This week, WW highlighted Phresh Cannabis’ Strain Gallery—a catalog pioneered by Phresh’s operations manager Keenan McDonald. We also briefly interviewed McDonald about women in cannabis, sunrise weed inspo, and Phresh’s newly launched database. The interview has been edited and condensed for clarity and brevity.
WW: Where did the idea for the Strain Gallery originate?
Keenan McDonald: I take particular pleasure in being able to talk to friends to recommend the perfect strain. I often joke that I kind of see myself as sort of the Martha Stewart of weed, even though Martha got her own thing. This approach was literally just to reach the consumer, because I feel like nobody’s really doing that.
How does the team categorize effects to give these recommendations?
A lot of it is an aggregation of our terpene tests—terpene profiles taken from our tests over the last two years. Everybody [on the team] can identify strains by sight and nose and smoke. We give everyone generous samples, so I expect everybody to be really familiar with everything. It works out well.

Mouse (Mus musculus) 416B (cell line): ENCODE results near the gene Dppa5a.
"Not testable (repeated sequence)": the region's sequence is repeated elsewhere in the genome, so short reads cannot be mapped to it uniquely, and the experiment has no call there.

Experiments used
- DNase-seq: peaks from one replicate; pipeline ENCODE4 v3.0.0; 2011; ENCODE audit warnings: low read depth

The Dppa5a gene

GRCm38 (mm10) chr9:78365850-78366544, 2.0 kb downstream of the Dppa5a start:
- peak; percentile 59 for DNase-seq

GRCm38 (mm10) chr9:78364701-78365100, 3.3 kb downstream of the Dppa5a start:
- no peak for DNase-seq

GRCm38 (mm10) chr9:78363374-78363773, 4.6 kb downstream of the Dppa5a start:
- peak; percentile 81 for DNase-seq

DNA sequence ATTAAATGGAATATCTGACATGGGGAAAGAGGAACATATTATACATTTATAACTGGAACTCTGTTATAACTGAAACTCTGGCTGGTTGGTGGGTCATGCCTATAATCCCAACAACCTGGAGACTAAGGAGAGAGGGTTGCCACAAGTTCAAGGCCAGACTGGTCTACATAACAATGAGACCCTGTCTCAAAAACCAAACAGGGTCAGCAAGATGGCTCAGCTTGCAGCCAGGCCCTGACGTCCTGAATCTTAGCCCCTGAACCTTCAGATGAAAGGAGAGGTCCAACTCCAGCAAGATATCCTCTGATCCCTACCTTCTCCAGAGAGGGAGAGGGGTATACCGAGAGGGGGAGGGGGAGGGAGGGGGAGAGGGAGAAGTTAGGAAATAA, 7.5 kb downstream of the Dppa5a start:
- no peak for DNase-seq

How did you come up with the effect descriptions?
Honestly, a lot of the characterizations I wrote as we were launching the website—literally incredibly high. I’m a big fan of smoking a really hardcore sativa early in the morning and then tying myself into a pretzel for an hour. So I got completely blazed and just turned out all of the descriptions. And, you know, I think it really worked. I mean, I think it’s a little casual, but it makes the gallery more accessible.
Your team is led largely by women you promoted from within. How does that shape the company culture?
Most of our in-house management team right now is women-led, which is really great. Millennials and Gen Z women are the largest consumers currently, and women tend to make better farmers anyway. We have a greater attention to detail. In this rush to consolidate—what I refer to as the Walmart-ization of weed—everybody’s rushing to produce the highest volume of the most marginal mids that they can sell for $3 a gram. Too often, people forget that there are real people tending to real plants; we’re sort of modeling through experience.